Moving the All-Star Game to Wednesday night also puts the Sunday starters, who currently don't pitch in the game, back into the action. We wouldn't expect the Tigers to refrain from starting Justin Verlander one extra time before the break, of course, but because they do, we're generally forced to watch inferior pitchers like Steve Delabar or Grant Balfour work an inning. All due respect to Misters Delabar and Balfour, but they don't build nearly the same level of excitement as Verlander or Adam Wainwright. Put the Sunday starters back in play and, in many situations, you change the complexion of the game immeasurably for the better.
It sounds simple, but I'm glossing over a couple of concerns. One, is that, while pushing the Derby and the All-Star Game itself back a day each may not seem like a huge deal, it does limit the ability of the All-Stars to spend extra time with their families. Now, I could use a few days off from my family every now and again, but keep in mind that some ballplayers are away from home for six months a year, if they don't live in the city where they play, and that eliminating the two-day window after the All-Star Game will probably prevent many from going home to visit. The other is that, outside of the All-Star break, players only get 18 days off during the year, and have to play every weekend. That's a hell of a grind. Over a half-a-year, the typical American worker will get something like 50-60 days off, counting up weekends and holidays and vacation time. Healthy ballplayers get less than a third of that.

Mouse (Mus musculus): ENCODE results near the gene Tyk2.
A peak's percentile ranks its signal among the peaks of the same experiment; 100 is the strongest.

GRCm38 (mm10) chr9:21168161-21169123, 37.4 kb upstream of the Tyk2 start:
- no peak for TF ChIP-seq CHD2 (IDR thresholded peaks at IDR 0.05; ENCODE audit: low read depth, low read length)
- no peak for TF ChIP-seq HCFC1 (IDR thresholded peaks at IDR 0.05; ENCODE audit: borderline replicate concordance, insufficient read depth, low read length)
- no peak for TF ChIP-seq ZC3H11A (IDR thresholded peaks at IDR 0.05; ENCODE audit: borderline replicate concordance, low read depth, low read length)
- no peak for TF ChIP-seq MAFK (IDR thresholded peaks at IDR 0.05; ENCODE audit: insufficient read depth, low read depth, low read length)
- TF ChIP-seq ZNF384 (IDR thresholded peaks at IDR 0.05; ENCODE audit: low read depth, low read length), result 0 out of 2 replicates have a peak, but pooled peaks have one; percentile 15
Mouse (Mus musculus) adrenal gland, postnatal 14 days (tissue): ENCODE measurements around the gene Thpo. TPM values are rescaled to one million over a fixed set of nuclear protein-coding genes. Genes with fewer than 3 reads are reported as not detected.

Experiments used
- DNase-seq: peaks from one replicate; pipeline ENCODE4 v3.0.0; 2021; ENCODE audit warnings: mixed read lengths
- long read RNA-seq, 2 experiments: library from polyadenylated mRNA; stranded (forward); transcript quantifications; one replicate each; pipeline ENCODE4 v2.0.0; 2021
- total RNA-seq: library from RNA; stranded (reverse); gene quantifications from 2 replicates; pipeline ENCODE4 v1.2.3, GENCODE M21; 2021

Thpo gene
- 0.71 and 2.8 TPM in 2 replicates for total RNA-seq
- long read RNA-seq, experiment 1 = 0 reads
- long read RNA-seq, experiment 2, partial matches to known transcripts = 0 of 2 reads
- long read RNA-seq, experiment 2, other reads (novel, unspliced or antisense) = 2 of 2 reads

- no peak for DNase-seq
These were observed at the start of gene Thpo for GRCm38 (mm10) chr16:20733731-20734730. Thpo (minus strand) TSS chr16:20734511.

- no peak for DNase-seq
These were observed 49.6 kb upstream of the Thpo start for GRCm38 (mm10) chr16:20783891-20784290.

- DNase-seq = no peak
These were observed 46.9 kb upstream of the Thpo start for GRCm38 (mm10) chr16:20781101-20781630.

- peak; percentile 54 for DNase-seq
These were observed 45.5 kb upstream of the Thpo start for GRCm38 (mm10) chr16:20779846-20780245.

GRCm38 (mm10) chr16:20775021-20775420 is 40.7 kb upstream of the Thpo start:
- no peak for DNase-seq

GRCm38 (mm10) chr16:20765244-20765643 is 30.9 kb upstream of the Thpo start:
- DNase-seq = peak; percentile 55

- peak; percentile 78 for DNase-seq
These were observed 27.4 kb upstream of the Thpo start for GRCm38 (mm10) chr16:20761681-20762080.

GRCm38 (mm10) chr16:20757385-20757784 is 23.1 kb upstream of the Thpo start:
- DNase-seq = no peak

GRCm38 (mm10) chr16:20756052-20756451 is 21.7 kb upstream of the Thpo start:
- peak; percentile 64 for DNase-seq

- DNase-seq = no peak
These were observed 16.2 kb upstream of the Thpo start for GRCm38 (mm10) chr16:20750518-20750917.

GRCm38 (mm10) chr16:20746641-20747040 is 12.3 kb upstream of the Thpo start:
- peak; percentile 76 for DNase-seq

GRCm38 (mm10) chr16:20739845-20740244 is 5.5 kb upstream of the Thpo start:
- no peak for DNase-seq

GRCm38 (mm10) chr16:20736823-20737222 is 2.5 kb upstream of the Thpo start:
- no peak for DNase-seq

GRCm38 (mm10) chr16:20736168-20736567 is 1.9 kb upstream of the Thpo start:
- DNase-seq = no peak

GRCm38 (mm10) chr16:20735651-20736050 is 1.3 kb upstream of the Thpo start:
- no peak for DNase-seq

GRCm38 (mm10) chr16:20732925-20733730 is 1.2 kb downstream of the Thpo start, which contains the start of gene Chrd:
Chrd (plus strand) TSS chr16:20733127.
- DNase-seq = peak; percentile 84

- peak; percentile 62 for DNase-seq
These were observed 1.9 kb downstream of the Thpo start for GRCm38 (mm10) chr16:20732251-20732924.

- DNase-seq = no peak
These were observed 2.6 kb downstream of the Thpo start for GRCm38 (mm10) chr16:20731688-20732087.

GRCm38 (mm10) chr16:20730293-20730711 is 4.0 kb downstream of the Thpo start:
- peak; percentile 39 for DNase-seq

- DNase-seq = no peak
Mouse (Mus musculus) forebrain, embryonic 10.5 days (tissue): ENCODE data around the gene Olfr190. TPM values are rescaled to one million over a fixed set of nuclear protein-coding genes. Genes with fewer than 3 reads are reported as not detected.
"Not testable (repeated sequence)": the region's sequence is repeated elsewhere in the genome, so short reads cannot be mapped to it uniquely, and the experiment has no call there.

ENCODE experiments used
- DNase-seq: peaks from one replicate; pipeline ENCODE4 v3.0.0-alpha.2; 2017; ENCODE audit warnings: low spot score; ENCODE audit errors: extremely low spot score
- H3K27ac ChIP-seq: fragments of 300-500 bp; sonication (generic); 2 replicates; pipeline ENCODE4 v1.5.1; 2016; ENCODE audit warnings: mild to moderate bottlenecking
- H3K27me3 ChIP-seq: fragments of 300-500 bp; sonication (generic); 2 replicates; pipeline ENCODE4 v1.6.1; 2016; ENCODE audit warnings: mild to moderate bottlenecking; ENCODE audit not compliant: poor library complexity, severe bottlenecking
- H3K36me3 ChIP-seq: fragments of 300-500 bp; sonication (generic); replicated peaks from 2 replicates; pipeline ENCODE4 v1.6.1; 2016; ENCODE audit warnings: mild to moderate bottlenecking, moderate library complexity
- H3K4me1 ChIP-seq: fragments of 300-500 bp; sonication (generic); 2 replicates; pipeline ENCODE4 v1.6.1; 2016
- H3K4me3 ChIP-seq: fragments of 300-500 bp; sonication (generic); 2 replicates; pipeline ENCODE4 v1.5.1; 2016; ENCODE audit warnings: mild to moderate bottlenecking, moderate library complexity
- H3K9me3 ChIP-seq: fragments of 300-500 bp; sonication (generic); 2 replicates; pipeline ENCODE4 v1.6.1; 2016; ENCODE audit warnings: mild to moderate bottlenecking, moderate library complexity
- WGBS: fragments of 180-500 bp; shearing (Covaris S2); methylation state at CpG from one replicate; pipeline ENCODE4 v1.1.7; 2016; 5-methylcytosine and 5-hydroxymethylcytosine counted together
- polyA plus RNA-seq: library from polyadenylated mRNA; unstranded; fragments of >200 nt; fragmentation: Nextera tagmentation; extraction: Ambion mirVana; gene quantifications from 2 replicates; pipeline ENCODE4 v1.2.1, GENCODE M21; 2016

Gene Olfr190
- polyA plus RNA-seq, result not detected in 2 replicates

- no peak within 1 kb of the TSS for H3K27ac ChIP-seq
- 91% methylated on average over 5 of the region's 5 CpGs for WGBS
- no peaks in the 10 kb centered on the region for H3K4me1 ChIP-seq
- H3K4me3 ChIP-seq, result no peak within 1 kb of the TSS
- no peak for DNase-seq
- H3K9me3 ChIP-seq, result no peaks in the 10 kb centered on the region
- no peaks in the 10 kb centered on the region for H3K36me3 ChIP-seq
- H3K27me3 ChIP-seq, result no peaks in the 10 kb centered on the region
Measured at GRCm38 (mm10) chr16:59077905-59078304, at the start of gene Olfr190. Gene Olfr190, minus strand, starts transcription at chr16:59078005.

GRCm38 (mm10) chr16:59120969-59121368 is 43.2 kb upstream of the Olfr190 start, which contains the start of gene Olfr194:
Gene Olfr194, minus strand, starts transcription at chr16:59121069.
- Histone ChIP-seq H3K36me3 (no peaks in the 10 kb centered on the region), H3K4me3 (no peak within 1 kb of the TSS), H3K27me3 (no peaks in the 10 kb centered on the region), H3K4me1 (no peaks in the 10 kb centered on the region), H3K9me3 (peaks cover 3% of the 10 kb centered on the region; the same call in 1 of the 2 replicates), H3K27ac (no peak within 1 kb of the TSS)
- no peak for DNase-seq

But, and this is going to come off more class-warfarey than I want it to sound, ballplayers are extremely well-compensated for their time. Not only that, but their careers provide them with additional career opportunities that average Americans simply don't have. During the offseason, most players also get what is essentially a sabbatical. This isn't a complaint. I don't begrudge ballplayers that compensation or their time off, but there are tradeoffs and responsibilities that come with any job. Many work in lower-paying positions because they provide better benefits, pensions, and vacation. More availability and responsibility is typically expected out of higher-wage workers. In the grand scheme, it seems like asking for an extra day from ten percent of the players in a league in the middle of a season isn't a high burden, comparatively, especially when so many of the All-Stars actually fly their families in for the game and bring their kids on the field (which is so great; more of this please -- actually, if MLB wanted to investigate ways to make the All-Star break more family friendly for the players, I'd be all for it).
Look, it's only two days, and I'm already missing baseball like a pain. It's gnawing at me. I want to hear the familiar sounds of a ballpark, and the cadence of the announcer. I want to watch Bryce Harper, Mike Trout, Joe Mauer, and Matt Harvey. I don't think anybody owes me that extra day of baseball in the middle of the season, but I wouldn't be a fan if I didn't want it.